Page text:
Collaboration for Conservation: Walking with the Togutil people to protect the forest

by: Eko Prasetyo

Last November 2023, cyberspace was shocked by a video showing two brave figures driving away bulldozers to protect the forest where they live.

With a catchy title, “Viral, Action of an Inland Tribe in Halmahera Refusing Bulldozers to Save the Forest,” this video attracted more than 3 million viewers and provoked various comments from netizens.

According to the video’s caption, the two unsung heroes are the O’Hongana Manyawa, or the Togutil people, who inhabit parts of Halmahera island. However, the question arises: is this a new incident or just a rehearsal from two years ago?

The persistence of stereotypes

Despite the controversy, this video seems to add to the list of stereotypes attached to the Togutil people, who are often perceived as evil killers and stigmatised as uncultured. But how accurate is this view?

Two years ago, a team from the Indonesian Institute of Sciences (LIPI), now known as the National Research and Innovation Agency (BRIN), together with the Central Bureau of Statistics (BPS), conducted field research on the Togutil people in East Halmahera for 15 days.

They visited several groups of Togutil people, observed their homes inside and outside the forest, and interviewed several group members.

The results proved that the lives of the Togutil people have undergone significant changes due to forest conversion triggered by mining activities and the timber industry. However, their lives are far from the negative image inherent in society.

Getting to know them better

Syaiful Madjid, a sociologist from Universitas Muhammadiyah Ternate, reveals that the Togutil people are spread across four regions and live separately in 16 groups on Halmahera Island.

Despite attempts by the provincial government to resettle them, the Togutil people remain loyal to a subsistence life in the forest, referring to themselves as O’Hongana Manyawa or People Who Live in the Forest.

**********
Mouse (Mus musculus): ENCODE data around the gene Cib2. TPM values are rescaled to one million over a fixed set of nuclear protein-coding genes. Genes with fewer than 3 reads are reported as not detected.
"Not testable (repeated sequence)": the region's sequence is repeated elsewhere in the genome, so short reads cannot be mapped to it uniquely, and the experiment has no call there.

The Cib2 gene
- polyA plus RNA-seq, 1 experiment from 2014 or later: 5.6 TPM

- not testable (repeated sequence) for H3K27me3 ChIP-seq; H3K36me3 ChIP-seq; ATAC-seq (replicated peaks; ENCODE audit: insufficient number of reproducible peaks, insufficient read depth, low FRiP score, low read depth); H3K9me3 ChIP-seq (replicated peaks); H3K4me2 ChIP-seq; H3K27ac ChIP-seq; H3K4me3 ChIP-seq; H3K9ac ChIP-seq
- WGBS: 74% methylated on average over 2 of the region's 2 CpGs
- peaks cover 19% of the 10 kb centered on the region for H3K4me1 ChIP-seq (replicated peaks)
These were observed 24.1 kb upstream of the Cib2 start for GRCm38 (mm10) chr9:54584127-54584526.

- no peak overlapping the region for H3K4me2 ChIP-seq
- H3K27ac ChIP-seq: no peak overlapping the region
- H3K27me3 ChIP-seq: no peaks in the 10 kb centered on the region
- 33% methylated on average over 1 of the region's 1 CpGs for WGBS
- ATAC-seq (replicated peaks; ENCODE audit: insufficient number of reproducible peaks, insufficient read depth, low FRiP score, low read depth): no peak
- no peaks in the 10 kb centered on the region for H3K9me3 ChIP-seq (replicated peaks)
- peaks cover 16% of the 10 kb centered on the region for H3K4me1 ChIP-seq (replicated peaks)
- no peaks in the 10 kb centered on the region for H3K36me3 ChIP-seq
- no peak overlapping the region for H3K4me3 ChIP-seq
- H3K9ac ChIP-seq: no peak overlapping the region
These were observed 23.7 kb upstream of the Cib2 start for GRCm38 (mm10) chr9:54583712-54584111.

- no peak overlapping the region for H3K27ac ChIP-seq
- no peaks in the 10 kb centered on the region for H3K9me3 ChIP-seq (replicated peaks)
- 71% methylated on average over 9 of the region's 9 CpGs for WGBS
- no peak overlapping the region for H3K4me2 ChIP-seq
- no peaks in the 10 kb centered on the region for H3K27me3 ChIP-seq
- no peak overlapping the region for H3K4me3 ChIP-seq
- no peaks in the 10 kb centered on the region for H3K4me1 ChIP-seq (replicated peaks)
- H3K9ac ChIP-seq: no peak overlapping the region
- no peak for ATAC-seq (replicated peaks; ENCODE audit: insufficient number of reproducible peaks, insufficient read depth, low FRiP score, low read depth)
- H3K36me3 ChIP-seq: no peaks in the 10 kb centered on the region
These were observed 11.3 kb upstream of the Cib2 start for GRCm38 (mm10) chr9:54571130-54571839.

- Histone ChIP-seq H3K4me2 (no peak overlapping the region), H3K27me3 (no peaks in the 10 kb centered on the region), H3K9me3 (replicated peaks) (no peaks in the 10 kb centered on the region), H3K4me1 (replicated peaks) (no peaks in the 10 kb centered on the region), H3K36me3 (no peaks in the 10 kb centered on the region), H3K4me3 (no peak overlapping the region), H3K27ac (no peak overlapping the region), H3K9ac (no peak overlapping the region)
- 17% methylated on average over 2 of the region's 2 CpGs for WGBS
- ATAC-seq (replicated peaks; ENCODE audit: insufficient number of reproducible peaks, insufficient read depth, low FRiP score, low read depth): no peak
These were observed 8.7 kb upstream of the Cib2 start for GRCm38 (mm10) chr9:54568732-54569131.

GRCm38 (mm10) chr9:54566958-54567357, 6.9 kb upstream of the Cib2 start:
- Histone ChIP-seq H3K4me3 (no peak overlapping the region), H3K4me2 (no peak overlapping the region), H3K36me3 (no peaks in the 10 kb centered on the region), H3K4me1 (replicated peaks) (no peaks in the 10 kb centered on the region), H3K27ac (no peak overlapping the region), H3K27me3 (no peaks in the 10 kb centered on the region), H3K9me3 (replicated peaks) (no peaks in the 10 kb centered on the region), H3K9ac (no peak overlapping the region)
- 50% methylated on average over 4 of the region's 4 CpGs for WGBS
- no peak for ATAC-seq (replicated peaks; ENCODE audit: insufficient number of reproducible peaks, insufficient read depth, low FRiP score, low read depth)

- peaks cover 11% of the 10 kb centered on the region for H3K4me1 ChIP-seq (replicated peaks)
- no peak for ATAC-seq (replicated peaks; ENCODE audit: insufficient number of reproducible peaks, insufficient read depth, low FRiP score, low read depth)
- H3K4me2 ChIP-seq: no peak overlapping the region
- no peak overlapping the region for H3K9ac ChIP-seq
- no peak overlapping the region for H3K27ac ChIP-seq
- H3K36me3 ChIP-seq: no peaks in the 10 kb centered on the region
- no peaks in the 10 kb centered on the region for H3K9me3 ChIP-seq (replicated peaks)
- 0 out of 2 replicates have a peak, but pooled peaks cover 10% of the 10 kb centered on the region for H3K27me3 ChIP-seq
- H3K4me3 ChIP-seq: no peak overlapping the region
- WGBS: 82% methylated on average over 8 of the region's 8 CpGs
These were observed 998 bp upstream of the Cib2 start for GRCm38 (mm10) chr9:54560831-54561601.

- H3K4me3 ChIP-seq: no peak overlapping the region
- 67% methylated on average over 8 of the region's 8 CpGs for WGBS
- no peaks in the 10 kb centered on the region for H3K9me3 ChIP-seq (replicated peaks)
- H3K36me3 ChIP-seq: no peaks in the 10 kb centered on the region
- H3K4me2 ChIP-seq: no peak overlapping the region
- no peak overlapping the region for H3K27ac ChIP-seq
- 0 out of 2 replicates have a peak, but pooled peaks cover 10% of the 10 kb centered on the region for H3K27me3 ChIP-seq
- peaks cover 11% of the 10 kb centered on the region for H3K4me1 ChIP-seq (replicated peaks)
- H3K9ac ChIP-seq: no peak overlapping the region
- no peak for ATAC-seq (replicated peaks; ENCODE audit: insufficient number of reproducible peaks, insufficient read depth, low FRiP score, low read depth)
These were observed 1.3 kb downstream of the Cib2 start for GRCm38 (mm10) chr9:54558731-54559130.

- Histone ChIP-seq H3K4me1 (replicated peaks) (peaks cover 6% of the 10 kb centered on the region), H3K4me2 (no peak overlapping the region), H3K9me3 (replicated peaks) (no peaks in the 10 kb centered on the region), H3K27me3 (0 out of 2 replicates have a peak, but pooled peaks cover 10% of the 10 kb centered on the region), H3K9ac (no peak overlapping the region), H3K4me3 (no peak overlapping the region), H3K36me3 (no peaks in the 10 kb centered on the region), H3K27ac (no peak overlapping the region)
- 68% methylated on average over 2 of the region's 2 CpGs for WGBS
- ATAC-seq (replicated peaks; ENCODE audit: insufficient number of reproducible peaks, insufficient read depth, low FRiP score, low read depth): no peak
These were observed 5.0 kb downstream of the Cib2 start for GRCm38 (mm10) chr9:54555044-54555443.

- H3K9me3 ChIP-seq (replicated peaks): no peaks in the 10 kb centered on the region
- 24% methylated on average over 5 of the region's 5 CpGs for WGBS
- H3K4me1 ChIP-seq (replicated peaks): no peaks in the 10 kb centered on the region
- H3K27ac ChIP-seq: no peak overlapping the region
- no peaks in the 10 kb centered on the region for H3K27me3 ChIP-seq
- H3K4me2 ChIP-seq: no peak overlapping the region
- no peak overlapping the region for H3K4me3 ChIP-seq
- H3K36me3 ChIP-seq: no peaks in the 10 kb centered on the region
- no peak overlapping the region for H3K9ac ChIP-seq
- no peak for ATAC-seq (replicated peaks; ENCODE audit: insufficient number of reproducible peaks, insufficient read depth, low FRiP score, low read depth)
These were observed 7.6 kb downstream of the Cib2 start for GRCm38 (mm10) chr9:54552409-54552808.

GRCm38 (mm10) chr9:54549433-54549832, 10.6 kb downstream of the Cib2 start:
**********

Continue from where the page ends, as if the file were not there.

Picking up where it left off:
The Togutil people, who are mostly part of the Tobelo Tribe, live a life of activities such as hunting, gardening, and gathering food on a nomadic basis. Their attachment to nature is seen in birth trees and death trees, which mark birth and death events.

In the face of change, especially due to the expansion of mining and timber companies, the Togutil people who still live in the forest face a dilemma. Their home ranges are being reduced, forcing some of them to move out of the forest and settle like the rest of society.

In East Halmahera, mining and quarrying activities have become the largest contributor to the region’s Gross Regional Domestic Product (GRDP), reaching 37% in 2021. However, the impact is felt by the Togutil people who face difficulties in meeting their daily needs.

The researchers’ visit to Gogaili Valley, Iga Village, North Wasile Sub-district, showed that some of the Togutil have moved to a more modern lifestyle by having sugar, salt and cooking oil in the center of their kitchen. Interaction with the outside world is inevitable, and many of them experience intervention and dependence on outside products.

Cooperative efforts and stigma reduction

Although some Togutil have left the forest to join the Government’s Remote Indigenous Community (KAT) settlement program, not all of them have been able to adapt. Some still continue to farm in the forest and face economic challenges and dependence on external aid.

However, there are also success stories like Loriana Tiak, a Togutil woman who managed to pursue higher education and now contributes positively to her community.
Stories like these prove that the Togutil people are not just people to be saved, but also have the potential to adapt and thrive.

The importance of understanding and de-stigmatizing the Togutil people cannot be underestimated. They play a crucial role as the last guardians of Indonesia’s tropical forests, and their environmental sustainability and cultural heritage need to be respected.

With better understanding and strong collaboration, we can collectively care for the biodiversity and cultural heritage of the Togutil people. Assimilation policies must also be developed with their views and customs in mind to be more effective.

Like this article? share it

More Post

Receive the latest news

Subscribe To Our Weekly Newsletter

Get notified about new articles